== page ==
The Federal Communications Commission (FCC) Thursday voted to approve a draft Public Notice seeking comment on procedures for Auction 105 – a novel competitive bidding process that will offer 70 megahertz of Priority Access Licenses (PALs) in the 3.5 GHz Band, sometimes referred to as the Citizens Broadband Radio Service (CBRS) Band. Bidding in Auction 105 is set to begin June 25, 2020 and continues the FCC’s effort to release mid-band spectrum to commercial wireless broadband operators.

The proposed procedures for Auction 105 resemble other competitive bidding processes, but include a few key differences to accommodate shared use of the band, encourage 5G deployments, and increase flexibility for participants.

Plan for the 3.5 GHz Band

The 3.5 GHz Band includes the 3.55-3.70 GHz band occupied by the U.S. Department of Defense (DoD). In 2015, the FCC adopted a novel three-tiered access structure that preserved DoD use of the band while allowing different types of commercial uses under a light-touch regulatory framework designed to support shared federal and non-federal, commercial uses.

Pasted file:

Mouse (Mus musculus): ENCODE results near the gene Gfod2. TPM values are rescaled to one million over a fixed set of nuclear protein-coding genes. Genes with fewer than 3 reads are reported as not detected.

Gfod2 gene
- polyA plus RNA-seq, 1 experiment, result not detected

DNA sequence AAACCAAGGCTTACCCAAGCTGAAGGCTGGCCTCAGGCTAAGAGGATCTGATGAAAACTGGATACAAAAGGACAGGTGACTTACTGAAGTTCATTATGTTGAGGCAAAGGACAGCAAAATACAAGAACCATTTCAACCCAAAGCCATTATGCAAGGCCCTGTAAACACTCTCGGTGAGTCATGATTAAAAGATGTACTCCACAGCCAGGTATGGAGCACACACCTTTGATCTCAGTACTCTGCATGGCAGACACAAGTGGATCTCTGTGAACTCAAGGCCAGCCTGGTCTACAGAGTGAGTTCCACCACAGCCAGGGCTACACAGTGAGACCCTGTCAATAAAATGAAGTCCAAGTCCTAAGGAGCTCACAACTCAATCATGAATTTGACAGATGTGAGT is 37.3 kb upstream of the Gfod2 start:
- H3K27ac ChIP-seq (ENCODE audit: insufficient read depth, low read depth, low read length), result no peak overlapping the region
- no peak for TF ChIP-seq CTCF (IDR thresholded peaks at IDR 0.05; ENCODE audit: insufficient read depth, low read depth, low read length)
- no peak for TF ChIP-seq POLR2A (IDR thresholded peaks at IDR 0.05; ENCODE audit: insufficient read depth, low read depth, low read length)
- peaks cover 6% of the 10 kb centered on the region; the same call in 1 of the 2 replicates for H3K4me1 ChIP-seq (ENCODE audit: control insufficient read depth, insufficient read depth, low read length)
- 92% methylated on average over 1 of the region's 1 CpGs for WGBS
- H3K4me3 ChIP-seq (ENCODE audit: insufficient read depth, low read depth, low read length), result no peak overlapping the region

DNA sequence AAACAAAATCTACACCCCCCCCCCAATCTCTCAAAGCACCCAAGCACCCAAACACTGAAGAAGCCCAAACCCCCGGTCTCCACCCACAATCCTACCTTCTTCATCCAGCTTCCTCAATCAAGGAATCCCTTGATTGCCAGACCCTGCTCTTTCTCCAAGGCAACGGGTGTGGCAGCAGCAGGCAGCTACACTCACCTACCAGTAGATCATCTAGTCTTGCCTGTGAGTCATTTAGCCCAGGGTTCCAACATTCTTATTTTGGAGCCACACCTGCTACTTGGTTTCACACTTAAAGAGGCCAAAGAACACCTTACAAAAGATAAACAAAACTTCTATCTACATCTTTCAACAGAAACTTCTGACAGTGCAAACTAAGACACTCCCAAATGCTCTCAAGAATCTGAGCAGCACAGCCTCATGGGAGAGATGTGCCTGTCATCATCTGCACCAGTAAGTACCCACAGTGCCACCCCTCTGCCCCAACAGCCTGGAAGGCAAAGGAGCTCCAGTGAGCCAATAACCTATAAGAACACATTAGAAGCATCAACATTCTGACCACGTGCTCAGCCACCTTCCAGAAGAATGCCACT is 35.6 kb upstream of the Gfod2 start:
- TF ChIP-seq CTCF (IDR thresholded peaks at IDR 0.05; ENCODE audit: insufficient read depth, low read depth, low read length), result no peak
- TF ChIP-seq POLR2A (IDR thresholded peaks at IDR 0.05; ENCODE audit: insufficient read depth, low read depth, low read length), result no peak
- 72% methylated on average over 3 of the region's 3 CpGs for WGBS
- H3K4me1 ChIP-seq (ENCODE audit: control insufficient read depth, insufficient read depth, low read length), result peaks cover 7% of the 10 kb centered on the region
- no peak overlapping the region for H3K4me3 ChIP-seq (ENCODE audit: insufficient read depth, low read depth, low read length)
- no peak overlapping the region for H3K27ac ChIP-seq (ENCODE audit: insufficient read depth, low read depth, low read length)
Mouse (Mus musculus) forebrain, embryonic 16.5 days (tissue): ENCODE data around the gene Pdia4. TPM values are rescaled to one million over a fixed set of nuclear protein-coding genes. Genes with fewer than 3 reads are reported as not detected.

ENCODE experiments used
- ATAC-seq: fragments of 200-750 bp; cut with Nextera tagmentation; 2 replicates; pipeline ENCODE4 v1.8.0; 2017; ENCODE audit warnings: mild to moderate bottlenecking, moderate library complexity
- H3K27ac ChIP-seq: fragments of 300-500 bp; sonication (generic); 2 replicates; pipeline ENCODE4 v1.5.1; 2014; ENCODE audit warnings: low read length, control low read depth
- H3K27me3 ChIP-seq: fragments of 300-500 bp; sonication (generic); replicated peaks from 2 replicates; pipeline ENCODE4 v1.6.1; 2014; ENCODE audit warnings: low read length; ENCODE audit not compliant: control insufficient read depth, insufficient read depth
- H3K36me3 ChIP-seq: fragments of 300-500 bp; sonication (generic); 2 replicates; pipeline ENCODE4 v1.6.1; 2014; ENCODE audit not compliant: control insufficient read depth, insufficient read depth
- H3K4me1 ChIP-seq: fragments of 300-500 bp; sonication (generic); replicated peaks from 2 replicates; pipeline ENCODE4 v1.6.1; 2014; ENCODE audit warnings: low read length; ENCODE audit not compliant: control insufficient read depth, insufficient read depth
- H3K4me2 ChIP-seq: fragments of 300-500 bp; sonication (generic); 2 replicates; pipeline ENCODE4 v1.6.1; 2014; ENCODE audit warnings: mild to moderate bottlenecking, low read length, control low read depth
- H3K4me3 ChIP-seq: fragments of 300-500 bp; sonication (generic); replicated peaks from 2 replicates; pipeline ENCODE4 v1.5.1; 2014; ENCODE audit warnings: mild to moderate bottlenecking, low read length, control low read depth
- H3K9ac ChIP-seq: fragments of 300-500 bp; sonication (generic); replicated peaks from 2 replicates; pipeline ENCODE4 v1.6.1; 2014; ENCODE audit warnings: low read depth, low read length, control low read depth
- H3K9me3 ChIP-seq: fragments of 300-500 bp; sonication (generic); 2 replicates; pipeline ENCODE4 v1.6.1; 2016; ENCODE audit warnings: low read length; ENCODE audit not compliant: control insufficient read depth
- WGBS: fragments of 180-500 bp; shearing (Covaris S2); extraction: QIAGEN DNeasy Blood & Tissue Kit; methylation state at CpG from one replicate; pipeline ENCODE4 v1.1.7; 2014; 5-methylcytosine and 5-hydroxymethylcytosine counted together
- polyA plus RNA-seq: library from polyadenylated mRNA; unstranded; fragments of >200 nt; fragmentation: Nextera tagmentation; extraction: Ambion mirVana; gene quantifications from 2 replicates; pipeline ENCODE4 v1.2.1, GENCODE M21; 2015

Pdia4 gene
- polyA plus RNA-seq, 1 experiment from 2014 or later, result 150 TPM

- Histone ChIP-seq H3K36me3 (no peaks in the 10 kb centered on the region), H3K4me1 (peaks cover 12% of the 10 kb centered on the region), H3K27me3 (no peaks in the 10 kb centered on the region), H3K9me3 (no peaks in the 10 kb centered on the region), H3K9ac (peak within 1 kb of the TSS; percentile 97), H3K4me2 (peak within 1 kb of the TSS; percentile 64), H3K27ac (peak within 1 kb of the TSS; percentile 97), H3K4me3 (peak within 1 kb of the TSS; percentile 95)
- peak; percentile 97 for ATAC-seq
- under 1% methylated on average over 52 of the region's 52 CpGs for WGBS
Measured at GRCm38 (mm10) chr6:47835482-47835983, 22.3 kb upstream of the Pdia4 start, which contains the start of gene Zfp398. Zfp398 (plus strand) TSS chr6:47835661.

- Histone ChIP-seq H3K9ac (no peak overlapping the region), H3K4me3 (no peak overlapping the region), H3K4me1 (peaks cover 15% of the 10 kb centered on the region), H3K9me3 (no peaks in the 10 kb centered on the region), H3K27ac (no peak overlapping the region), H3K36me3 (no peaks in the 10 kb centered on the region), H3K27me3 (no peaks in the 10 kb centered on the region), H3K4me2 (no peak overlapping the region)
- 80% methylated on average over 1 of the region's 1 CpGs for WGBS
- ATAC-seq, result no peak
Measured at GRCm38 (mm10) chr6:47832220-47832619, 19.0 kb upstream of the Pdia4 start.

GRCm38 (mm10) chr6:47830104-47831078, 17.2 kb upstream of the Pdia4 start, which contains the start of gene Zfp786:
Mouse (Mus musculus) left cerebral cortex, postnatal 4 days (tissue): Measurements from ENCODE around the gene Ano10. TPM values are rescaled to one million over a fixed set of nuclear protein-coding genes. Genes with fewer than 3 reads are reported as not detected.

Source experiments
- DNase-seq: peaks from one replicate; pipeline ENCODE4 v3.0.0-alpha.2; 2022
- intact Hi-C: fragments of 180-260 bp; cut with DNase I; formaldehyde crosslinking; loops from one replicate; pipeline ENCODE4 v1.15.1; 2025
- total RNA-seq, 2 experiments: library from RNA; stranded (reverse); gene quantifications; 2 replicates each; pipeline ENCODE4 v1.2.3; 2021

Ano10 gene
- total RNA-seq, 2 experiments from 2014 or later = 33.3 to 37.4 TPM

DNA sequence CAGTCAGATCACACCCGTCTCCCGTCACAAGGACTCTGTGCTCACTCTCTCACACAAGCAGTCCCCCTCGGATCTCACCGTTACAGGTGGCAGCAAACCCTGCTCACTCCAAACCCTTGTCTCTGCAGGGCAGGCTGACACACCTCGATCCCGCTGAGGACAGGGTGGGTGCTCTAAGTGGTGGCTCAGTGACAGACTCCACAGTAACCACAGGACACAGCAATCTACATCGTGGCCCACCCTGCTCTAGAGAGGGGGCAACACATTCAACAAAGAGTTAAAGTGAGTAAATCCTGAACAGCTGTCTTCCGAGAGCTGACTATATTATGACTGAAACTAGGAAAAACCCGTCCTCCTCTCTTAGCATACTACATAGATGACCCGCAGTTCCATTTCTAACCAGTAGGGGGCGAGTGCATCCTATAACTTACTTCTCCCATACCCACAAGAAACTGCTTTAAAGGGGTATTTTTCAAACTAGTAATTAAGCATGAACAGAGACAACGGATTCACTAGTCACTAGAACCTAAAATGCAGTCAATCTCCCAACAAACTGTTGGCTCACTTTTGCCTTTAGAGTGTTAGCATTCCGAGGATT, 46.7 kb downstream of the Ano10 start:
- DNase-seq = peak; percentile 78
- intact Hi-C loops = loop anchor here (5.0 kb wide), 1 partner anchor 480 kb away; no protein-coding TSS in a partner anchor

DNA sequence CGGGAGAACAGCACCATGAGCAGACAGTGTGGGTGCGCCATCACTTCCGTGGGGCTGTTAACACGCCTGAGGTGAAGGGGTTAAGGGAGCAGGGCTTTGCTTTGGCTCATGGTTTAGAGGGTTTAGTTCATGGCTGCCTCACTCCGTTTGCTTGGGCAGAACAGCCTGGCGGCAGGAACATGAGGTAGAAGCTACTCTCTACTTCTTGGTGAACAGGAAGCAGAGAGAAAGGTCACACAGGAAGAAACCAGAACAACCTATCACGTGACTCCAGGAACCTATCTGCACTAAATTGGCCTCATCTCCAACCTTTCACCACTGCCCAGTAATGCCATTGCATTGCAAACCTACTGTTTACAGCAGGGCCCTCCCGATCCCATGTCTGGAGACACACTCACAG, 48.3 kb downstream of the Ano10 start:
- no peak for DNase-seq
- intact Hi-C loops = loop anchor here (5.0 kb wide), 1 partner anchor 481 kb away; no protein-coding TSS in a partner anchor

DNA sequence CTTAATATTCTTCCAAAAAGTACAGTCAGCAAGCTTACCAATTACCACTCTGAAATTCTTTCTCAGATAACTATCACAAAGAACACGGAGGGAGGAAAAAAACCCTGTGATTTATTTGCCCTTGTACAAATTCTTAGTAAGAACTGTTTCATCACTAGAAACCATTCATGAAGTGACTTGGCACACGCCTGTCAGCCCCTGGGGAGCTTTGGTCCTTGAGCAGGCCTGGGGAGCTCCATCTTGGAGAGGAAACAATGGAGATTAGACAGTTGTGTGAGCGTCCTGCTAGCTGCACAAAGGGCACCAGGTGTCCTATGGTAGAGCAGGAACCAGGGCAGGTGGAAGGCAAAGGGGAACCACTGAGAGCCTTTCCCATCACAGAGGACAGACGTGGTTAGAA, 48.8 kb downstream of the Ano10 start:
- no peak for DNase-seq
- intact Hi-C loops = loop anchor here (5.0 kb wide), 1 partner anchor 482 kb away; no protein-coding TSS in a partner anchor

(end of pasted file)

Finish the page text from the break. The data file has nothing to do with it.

The Three-Tiered System

Tier 1 is for Incumbent Access users, including authorized federal users, Fixed Satellite Service earth stations, and (for a finite period) grandfathered wireless broadband licensees. Incumbent Access users receive protection from interference by users in Tiers 2 and 3. Tier 2 is for Priority Access users that will be determined through competitive bidding in Auction 105. Priority Access users must protect and accept interference from Incumbent Access users but receive protection from users in Tier 3. Tier 3 is for General Authorized Access (GAA) users and is licensed-by-rule to permit the widest possible access to the band. GAA users must protect Incumbent Access and Priority Access users from interference and have no expectation of interference protection from any other users.